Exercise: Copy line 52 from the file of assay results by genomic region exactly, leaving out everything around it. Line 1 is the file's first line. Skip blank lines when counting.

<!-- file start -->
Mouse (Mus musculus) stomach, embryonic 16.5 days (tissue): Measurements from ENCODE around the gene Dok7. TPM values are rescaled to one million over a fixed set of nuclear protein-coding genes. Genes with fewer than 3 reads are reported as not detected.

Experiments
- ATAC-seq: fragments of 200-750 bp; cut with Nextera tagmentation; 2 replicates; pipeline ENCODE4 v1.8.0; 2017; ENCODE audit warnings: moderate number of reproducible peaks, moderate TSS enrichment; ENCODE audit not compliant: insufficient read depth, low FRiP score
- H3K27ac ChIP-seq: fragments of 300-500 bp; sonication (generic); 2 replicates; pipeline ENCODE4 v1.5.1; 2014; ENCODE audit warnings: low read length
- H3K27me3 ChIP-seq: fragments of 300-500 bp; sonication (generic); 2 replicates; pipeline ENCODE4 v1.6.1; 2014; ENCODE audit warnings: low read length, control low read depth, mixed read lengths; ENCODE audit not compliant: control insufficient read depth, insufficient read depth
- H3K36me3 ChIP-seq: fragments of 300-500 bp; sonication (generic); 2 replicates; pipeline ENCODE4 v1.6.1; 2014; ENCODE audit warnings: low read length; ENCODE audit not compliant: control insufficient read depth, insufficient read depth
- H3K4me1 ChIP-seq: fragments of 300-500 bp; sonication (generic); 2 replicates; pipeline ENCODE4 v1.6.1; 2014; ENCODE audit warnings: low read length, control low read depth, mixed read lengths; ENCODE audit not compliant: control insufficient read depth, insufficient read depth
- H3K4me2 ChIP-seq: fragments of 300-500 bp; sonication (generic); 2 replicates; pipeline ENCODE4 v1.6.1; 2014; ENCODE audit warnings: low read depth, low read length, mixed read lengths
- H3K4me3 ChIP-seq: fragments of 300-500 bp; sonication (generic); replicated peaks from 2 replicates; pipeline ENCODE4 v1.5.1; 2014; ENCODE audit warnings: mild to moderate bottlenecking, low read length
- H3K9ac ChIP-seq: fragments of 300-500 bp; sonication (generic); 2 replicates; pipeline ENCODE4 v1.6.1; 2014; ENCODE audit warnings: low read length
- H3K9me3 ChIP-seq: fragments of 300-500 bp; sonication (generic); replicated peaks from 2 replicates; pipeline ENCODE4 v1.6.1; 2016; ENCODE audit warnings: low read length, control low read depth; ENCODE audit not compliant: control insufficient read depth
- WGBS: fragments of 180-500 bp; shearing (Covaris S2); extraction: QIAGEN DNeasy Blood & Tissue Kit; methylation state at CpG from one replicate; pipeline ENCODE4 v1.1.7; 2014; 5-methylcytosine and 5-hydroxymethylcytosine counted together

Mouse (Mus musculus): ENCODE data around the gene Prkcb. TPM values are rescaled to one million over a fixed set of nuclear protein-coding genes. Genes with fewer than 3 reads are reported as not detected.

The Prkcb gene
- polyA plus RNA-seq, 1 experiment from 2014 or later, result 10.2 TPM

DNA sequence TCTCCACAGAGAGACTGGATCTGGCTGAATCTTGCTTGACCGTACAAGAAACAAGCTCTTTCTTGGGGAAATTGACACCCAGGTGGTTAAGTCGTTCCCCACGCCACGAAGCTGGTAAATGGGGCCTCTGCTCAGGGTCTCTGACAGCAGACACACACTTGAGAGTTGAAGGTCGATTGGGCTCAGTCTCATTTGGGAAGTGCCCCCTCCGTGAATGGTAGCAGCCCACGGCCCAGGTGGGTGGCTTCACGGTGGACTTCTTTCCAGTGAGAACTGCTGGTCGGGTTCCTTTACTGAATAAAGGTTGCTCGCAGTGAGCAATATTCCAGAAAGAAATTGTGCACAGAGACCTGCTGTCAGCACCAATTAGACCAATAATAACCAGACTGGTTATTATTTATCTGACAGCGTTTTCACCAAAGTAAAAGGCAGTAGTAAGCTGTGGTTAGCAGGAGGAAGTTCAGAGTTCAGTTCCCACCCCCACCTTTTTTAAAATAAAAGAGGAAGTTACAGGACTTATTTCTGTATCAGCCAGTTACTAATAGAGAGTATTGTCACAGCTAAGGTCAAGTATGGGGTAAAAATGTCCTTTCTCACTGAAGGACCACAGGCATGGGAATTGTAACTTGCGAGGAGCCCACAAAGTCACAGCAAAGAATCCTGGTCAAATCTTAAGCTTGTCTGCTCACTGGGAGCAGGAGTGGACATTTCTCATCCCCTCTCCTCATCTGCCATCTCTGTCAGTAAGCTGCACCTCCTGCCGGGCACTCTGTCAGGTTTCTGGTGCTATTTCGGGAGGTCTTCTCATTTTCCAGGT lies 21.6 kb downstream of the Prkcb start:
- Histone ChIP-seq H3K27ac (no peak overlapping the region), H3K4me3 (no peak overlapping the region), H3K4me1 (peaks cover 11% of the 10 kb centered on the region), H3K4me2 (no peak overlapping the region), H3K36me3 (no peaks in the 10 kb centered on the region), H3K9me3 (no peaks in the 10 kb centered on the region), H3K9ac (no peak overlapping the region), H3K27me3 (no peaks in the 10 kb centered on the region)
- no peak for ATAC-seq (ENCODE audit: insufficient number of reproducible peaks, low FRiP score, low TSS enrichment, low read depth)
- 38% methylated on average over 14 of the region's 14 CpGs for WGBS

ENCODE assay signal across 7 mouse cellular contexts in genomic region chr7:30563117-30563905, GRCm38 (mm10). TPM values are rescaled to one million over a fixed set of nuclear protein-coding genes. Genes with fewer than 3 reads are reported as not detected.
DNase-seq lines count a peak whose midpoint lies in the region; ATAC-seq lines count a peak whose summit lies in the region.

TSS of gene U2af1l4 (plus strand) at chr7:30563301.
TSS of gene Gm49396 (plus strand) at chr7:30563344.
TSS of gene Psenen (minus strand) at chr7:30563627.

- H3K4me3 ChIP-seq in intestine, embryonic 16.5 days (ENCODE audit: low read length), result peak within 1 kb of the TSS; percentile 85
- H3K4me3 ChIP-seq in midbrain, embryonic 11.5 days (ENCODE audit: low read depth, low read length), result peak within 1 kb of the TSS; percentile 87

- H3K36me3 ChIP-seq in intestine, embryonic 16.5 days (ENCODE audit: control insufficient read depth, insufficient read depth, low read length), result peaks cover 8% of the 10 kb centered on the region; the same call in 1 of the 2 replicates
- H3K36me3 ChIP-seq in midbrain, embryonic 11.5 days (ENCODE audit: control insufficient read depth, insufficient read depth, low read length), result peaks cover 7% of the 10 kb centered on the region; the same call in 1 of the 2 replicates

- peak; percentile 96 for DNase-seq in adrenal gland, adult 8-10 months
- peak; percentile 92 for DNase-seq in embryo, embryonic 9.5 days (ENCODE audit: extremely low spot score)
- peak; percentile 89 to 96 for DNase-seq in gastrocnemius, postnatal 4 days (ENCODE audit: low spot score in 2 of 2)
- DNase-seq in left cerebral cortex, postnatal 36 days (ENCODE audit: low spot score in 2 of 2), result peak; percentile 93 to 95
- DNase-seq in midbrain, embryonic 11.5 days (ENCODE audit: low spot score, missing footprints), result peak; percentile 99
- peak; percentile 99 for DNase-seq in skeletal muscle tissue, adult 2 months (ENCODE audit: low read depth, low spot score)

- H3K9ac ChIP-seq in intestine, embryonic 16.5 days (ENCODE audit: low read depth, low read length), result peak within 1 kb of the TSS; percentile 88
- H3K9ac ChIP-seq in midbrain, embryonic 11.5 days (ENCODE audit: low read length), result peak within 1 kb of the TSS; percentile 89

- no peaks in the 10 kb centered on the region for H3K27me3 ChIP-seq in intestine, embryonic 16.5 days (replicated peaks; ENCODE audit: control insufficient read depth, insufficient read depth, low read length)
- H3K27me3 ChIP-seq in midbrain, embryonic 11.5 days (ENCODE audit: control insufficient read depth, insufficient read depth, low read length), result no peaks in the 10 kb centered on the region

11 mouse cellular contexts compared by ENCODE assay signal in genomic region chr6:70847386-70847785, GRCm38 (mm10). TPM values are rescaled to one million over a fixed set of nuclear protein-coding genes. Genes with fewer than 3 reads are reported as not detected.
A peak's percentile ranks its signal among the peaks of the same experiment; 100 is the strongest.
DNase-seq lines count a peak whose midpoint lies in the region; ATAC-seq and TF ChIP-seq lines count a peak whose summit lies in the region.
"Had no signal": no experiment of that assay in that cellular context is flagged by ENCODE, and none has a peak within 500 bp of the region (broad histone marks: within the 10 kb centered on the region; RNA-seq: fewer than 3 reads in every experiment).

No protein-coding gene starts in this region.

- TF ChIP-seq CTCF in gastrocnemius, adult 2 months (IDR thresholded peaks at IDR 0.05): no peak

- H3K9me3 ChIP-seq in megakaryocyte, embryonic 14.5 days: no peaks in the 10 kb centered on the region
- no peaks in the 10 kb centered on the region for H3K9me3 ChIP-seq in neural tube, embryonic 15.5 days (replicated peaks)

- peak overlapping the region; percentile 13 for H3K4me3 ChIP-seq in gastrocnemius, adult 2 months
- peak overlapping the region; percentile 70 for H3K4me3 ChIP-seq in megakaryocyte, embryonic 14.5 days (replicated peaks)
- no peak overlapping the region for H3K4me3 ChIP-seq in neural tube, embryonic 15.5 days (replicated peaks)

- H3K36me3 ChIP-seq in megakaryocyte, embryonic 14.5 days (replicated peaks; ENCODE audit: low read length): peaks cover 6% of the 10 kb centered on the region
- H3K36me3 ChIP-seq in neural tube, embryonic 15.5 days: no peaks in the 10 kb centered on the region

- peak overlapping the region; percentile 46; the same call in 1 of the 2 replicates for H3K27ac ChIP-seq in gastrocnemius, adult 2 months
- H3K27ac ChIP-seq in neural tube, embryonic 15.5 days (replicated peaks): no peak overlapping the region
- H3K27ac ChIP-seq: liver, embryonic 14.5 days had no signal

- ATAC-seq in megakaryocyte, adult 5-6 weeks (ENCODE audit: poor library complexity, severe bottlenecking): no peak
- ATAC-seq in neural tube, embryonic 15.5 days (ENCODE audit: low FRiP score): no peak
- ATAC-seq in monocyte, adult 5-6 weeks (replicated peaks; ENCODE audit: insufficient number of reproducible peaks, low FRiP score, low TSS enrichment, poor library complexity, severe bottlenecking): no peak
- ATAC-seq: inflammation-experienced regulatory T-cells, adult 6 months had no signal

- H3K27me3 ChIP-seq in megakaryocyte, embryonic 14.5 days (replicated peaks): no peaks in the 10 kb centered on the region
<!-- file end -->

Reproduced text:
- peak overlapping the region; percentile 46; the same call in 1 of the 2 replicates for H3K27ac ChIP-seq in gastrocnemius, adult 2 months